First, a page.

But Joshua, who will decide in four years whether to take that final step and enlist, knows something Colin didn’t.
He knows how the ballet ends.
Colin was 19 when his Marine unit hit a roadside bomb in Iraq, killing him. The ballet based on his life — and death — was choreographed by his mother, Amy Grant Wolfe, who is the artistic director at the Manassas Ballet Theatre. The two-hour production will feature this year for the first time three dancers who play Colin at different stages in his life.
In one scene, he is a boy tinkering with toy trucks. In another, he is a teenager being comforted by his mother.
And in yet another, he is gone, again — the sound of a single flute, which he played in life, filling the room.
“Every single time, he dies for me again, and that is very hard,” Wolfe said. People ask her if the work has been healing, but she said that is not the right word. “When you lose a child, and when you lose a child specifically to war, I would not say that you heal. I would say in some ways it becomes harder over time because there’s so much time and you miss them so much.”
I first spoke to the Wolfe family in 2006 on the same day two Marines showed up at their front door in Manassas to tell them Colin was gone. At the time, thousands of military members had died in Afghanistan and Iraq, but Colin stood out for his unusual background: He had worn ballet slippers before combat boots.
If we are lucky in life, we encounter people whose uniqueness makes us question our assumptions and reevaluate how we categorize those around us. They are similar in that way to a yellow cardinal that was spotted in an Alabama back yard earlier this year. The bird would have been stunning on its own, but it was even more so against the backdrop of our expectations for its kind.
Few people will ever see a yellow cardinal.
Amy Wolfe has now seen two grow up in the same county.
On a recent evening, before a preview display of the ballet on a stage outside the Manassas Museum, Wolfe sat across a wooden picnic table from Joshua.
The rising ninth-grader from Woodbridge, who also dances tap and hip-hop, trained up to eight hours a week for the role of Colin, which he planned to perform for the first time in front of an audience that night. But as the two spoke, it was clear that Joshua had been working toward that moment much longer.
He and Colin had both started taking dance classes before kindergarten. Both had picked their own religions (Judaism for Colin and Catholicism for Joshua). Both were also well aware that boys are expected to play sports, and not do pirouettes.
“Colin got harassed a lot,” Wolfe said, sitting at the table.
“I do too, but it doesn’t bother me,” Joshua said. He usually shuts down the teasing with, “Can you lift a girl above your head?”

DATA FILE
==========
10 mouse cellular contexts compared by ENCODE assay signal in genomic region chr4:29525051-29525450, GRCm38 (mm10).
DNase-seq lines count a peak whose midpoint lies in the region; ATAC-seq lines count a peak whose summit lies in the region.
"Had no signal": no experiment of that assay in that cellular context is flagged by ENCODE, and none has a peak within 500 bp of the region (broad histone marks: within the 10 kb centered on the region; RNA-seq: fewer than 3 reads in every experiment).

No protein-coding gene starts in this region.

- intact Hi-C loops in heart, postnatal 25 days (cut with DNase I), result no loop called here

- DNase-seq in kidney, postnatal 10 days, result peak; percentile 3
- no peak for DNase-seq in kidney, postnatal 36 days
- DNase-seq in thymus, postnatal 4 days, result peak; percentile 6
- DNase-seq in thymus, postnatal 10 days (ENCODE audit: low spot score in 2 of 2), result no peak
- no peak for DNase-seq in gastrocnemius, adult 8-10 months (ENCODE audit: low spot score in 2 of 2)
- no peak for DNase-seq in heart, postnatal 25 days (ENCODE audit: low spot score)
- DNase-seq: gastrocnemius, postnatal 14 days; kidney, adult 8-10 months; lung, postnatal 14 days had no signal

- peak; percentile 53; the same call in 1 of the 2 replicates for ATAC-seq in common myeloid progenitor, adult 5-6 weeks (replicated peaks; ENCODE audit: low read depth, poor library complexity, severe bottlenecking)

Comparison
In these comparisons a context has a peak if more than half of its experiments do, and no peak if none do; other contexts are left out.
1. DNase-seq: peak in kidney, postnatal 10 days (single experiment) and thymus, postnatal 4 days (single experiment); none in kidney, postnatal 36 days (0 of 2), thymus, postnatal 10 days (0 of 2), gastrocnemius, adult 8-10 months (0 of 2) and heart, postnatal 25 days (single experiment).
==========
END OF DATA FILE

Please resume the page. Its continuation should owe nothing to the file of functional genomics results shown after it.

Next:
Wolfe said she asked Joshua, who had taken classes with the ballet academy, if he would play the role of 14-year-old Colin this year so that the audience could see how young her son was when he watched the twin towers fall on Sept. 11, 2001, and decided to join the Marines.
Joshua, who turns 14 on Thursday, wasn’t yet born at that time but he said he understands well the urge to serve in the military. His mother and father are both Marines who met while preparing to deploy on the same ship, the USS Wasp. He has told them he either wants to be a professional dancer or, like them, join the Marine Corps.
His mother, Kristin Dias, said she and her husband will support whichever he decides. If he enlists, she said, “I’m sure we’d be worried in this day and age. But would we encourage it if that’s what he wanted to do? Absolutely.”
Because of his parents, Joshua said he knew even before stepping into Colin’s story that some Marines don’t make it home.
“My dad told me he would train day in and day out so something like that wouldn’t happen,” he said. “But he still had to write the letter to his family in case something did happen.”
“I still remember the first lines of Colin’s letter,” Wolfe said. “ ‘If you’re reading this letter, I’m so sorry.’ ”
In the ballet, Joshua’s solo dance is titled “I will be a Marine.”
As he stepped onto the stage that night to perform it, two women watched him closely. Wolfe stood to the side of the stage. And Joshua’s mother sat in the center of a grassy field, a Marine lanyard dangling around her neck.
For all their similarities, one significant difference between Colin and Joshua made the performance both heartbreaking and hopeful.
Colin’s story had an ending. Joshua’s was still being written.
The ballet “Colin” starts Friday at the Hylton Performing Arts Center in Manassas. Tickets are free for military members.